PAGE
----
Without realism, art becomes visceral, emotional, and transcendental. Purchasing abstract art allows collectors to go with their gut – to choose a work of art based on an emotional response to color and form rather than narrative, adding depth to both new and established collections. To whet your appetite for abstraction, our editors gathered some prime examples of 20th century art from Versaille Enchères’ July sale.
Artist Georges Mathieu was active in the Post-War Lyrical Abstraction movement. Modeled after Wassily Kandinsky, artists in this school opened themselves to expression through abstraction. In “Composition,” Mathieu utilizes a monochromatic background and minimalist strokes to breath life and movement into the work.
Known for his large-scale conceptual sculptures, Bernar Venet’s untitled mixed media piece is evocative of the industrial materials favored by the artist. Venet works in several mediums, including painting and photography. He was recently awarded the 2016 Lifetime Achievement Award in Contemporary Sculpture alongside Kiki Smith and has previously been honored with the insignia of Chevalier of the Order of Arts and Letters from the French government.
Often associated with the Abstract Expressionists, Paul Jenkins created his works using a process of paint-pouring and canvas manipulation. Throughout his career, Jenkins was interested in and inspired by Eastern religions and philosophy. Many of his works evoke a sense of ethereality, seen here in the dreamy colors of the outer edges of the canvas.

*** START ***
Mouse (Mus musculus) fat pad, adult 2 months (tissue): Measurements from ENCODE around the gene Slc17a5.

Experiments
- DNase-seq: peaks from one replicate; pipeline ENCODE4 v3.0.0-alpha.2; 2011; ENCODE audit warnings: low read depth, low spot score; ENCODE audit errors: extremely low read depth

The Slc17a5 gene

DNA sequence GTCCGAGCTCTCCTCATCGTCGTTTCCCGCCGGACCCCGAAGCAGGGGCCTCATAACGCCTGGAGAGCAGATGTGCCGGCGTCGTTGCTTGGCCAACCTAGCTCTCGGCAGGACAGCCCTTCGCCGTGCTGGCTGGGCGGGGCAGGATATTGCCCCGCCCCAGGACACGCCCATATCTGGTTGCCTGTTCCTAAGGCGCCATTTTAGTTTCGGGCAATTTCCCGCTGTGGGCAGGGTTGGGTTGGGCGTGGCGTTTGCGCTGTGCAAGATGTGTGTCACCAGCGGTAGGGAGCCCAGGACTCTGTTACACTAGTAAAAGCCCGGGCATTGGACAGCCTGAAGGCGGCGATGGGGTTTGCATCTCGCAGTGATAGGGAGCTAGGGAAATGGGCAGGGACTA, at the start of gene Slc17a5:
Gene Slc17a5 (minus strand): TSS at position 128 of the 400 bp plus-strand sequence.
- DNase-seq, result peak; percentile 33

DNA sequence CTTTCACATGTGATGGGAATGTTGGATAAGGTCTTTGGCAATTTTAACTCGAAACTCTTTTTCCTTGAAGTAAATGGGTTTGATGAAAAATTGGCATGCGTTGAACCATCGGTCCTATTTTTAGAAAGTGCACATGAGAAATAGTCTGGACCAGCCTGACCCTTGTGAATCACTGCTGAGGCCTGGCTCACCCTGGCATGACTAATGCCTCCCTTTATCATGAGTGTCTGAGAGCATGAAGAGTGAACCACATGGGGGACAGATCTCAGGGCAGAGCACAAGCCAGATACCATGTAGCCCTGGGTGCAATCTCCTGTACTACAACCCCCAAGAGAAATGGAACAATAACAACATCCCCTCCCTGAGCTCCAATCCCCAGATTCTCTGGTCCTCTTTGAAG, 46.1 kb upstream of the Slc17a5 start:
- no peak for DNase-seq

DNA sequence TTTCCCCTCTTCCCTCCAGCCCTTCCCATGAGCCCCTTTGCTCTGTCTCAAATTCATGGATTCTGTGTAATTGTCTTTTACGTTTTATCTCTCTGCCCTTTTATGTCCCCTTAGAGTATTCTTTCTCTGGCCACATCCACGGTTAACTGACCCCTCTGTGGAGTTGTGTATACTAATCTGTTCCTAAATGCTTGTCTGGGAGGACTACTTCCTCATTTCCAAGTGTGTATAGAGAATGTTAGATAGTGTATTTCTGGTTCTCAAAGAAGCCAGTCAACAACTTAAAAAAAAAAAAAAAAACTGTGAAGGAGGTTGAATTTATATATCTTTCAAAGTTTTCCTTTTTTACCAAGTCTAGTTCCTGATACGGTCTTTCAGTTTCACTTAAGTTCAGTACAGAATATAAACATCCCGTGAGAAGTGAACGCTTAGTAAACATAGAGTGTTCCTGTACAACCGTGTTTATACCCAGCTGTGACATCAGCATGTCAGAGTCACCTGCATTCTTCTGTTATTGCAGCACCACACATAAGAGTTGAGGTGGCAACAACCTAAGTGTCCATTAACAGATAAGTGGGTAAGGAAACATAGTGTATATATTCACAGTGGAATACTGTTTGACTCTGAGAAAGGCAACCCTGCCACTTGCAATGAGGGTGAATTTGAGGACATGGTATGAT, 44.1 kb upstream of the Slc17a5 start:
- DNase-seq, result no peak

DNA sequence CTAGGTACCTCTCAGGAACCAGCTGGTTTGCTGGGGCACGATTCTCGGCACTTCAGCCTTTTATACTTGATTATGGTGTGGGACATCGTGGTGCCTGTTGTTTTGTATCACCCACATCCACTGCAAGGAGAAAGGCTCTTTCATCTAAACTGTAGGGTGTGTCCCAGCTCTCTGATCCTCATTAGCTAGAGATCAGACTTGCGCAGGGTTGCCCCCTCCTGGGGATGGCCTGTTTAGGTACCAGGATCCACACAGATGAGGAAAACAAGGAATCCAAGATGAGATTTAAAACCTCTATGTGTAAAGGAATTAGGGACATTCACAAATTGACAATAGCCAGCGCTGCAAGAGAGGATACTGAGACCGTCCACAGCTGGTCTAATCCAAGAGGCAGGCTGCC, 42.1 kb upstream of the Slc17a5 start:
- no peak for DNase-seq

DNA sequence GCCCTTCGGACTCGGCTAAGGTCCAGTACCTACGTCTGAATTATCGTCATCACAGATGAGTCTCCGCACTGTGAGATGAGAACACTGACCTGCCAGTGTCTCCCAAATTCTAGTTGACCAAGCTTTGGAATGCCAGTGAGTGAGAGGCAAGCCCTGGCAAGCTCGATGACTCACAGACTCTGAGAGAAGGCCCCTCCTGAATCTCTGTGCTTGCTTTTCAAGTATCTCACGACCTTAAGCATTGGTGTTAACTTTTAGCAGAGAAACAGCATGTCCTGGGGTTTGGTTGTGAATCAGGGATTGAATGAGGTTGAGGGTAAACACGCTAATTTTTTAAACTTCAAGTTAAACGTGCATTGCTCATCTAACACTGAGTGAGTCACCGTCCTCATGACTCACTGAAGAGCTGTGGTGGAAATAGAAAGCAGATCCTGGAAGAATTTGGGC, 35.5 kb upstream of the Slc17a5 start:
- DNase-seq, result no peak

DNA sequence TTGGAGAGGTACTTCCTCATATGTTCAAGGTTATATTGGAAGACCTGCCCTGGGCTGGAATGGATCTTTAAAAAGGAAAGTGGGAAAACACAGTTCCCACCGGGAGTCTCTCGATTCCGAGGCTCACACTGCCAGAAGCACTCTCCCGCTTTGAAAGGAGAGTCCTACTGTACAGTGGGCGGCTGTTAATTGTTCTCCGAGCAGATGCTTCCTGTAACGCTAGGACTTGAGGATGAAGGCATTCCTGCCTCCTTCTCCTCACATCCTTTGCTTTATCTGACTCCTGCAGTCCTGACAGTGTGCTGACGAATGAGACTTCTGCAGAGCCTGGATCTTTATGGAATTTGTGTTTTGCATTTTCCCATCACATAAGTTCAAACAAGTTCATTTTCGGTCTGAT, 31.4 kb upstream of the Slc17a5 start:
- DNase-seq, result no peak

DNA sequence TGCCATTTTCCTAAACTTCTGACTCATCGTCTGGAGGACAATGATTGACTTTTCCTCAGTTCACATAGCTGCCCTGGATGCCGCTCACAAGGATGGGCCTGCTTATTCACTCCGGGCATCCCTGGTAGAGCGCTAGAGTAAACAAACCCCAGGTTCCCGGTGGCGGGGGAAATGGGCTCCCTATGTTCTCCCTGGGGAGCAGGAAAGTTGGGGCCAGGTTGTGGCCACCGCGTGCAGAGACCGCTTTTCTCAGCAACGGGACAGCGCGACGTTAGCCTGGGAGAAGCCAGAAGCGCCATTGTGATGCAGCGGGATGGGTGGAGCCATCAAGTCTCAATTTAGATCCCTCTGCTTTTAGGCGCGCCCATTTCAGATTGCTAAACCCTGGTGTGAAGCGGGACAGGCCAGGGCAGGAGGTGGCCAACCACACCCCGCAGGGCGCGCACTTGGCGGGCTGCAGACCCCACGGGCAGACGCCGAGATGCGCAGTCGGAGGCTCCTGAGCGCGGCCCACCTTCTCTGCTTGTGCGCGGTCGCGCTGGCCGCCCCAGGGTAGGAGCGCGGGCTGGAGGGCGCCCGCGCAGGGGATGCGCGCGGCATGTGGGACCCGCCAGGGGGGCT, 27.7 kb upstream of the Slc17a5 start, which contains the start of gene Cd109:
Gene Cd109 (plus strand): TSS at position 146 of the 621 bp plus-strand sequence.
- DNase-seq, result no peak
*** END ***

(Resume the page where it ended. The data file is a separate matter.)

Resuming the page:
German painter and sculptor Max Ernst is best known for pioneering Dada and Surrealist movements. Ernst inspired many Abstract Expressionists that followed, including Jackson Pollock, Mark Rothko, and Willem de Kooning, and spent the latter part of his career in France where he painted this untitled abstract work in 1957.
Jean Dubuffet is a master of unorthodox materials and often bucked traditional aesthetic principles. Eventually he pioneered the Art Brut, or “raw art,” movement, inspired by several visits to Algeria after WWII to break down national and artistic barriers and create in abstraction. In “Jeune Chien Bouclè (Eg. 5),” he uses his unconventional approach to create a collage by combining a variety of patterns.
French artist Fernand Léger treats the figures in this piece in the style of cubism; however, his bold use of line and color substantiate the claim that he was pivotal to the development of Pop art. Throughout his career, Léger transitioned back and forth from figural to mechanical subject matter but always maintained an abstract sensibility.
Inspired by Jean Dubuffet’s Art Brut movement, Karel Appel’s figurative abstract works incorporate intense textures and bold gestural qualities that evoke Dubuffet’s signature style. Appel is known for co-founding CoBrA, a Dutch avant-garde movement including artists from Copenhagen, Brussels, and Amsterdam, but also spent time traveling between Europe and the United States to gain international experience. Recently, Appel has been featured in several shows including his own retrospective at the Gemeentemuseum in The Hague in 2016.